Allende took steps to complete the agrarian reform measures begun under the government of his predecessor, Eduardo Frei. By the time of the 1973 coup d’état, the government had expropriated virtually everything it was possible to expropriate under the Agrarian Reform Law of 1967.
Likewise, he understood that, to improve the situation of the underclass and promote the development of the Chilean economy, the state needed greater resources. To that end and in accordance with the UP program, he proposed that the Legislature nationalize large-scale copper mining operations, which was approved unanimously by Congress in 1971.
These two measures, which were carried out during his administration, make Allende the president responsible for the most important economic and social transformations in Chile’s history.
The Allende government, like all governments, made mistakes. The affected sectors exploited each of these mistakes to the fullest
Why was the coup d’état possible?
The Allende government, like all governments, made mistakes. The affected sectors exploited each of these mistakes to the fullest while the overwhelming majority of the Chilean press, radio and television amplified this smear campaign.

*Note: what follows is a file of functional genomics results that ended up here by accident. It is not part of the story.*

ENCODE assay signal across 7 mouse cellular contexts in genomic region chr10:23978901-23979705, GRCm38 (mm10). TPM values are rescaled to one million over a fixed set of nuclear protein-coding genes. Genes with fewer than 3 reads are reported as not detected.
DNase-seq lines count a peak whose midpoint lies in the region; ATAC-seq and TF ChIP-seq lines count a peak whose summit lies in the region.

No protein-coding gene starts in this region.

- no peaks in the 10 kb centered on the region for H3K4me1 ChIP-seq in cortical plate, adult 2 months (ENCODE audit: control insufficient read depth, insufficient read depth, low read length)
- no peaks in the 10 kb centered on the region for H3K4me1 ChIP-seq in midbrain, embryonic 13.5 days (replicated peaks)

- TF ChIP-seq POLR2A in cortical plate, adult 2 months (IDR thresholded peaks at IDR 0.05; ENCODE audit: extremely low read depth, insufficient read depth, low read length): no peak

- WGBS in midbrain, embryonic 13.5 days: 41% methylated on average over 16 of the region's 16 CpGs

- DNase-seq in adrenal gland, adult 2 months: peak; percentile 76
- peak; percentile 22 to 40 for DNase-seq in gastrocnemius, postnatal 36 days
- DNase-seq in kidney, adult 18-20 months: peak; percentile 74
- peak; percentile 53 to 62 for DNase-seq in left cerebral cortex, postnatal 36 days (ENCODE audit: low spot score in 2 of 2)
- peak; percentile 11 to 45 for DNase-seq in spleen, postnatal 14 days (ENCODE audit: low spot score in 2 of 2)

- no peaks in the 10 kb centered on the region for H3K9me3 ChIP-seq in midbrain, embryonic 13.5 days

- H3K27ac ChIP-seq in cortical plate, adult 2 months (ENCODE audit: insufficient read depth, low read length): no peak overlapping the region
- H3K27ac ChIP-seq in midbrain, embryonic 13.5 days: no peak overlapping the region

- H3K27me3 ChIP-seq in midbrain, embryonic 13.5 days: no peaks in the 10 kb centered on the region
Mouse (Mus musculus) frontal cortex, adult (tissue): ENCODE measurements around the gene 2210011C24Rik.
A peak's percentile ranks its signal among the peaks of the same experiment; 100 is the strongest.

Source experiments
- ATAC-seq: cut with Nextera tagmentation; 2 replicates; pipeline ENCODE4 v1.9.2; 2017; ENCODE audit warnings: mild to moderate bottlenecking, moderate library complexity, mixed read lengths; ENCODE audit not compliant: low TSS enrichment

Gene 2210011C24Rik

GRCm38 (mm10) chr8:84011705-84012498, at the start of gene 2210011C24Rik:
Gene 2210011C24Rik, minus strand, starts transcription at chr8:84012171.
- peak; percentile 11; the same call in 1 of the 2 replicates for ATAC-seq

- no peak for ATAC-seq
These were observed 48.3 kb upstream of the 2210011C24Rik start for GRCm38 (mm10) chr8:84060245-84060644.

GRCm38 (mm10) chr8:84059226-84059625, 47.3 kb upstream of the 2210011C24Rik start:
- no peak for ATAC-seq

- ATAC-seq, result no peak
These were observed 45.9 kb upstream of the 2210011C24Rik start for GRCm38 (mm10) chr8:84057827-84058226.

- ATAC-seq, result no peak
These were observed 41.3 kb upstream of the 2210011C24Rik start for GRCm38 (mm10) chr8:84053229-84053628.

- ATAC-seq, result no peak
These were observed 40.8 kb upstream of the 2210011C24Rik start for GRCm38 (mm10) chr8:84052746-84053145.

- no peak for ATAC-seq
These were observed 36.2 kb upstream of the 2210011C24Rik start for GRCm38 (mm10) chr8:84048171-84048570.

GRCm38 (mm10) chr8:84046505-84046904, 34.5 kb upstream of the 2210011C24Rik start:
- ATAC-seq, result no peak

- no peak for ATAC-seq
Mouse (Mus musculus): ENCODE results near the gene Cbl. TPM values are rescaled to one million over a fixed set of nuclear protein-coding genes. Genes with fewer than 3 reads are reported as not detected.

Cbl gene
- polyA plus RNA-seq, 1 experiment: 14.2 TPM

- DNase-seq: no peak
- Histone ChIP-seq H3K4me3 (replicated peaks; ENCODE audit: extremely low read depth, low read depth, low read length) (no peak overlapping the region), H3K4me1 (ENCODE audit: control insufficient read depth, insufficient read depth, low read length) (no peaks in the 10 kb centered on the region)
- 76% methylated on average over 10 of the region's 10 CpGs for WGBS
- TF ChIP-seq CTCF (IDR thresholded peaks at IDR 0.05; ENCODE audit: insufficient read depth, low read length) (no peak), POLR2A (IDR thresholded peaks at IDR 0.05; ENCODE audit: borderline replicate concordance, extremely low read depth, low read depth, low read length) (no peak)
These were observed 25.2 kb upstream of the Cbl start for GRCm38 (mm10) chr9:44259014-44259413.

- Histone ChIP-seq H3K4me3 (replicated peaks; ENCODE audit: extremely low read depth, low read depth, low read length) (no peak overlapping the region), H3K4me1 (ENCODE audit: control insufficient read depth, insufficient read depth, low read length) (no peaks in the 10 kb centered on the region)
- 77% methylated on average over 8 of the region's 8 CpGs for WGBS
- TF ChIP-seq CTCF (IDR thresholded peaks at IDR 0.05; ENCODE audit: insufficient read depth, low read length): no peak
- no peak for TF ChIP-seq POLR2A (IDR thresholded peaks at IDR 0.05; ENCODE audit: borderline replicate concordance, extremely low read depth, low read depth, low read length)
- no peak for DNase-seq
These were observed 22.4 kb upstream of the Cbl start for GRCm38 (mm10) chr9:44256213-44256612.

In my opinion, two mistakes for which he was personally responsibility were of great importance:
- He could not maintain or ensure normal life in the country. The extreme right and the extreme left joined hands to create a permanent climate of instability and insecurity. Allende did not make all the political and legal efforts necessary to contain the illegal actions and violence of the two sides. Above all, he did not know how to clearly differentiate the actions of the extreme left from those of his government.
- He did not know how to keep the government’s actions within the limits of it mandate. The electoral platform presented by the UP in 1970 was, essentially, a social democratic proposal. However, some sectors of the UP – and others outside it – insisted that the creation of a socialist system should be a key objective. Allende’s lack of a clarity in the face of these pressures led to a significant decline in public support for his government.
- Allende’s indecisiveness helped the most aggressively antidemocratic factions, both inside and outside the armed forces, take control of the opposition.Chileans awaited the right-wing, military-led coup with the mindset of inhabitants of countries ravaged by hurricanes. We knew it was inevitable. What we did not know was when it would happen or how intense it would be.The brutality of the 1970 coup stunned the entire world. That brutality was not limited to the initial military takeover, however. It was constant during the seventeen years of dictatorship.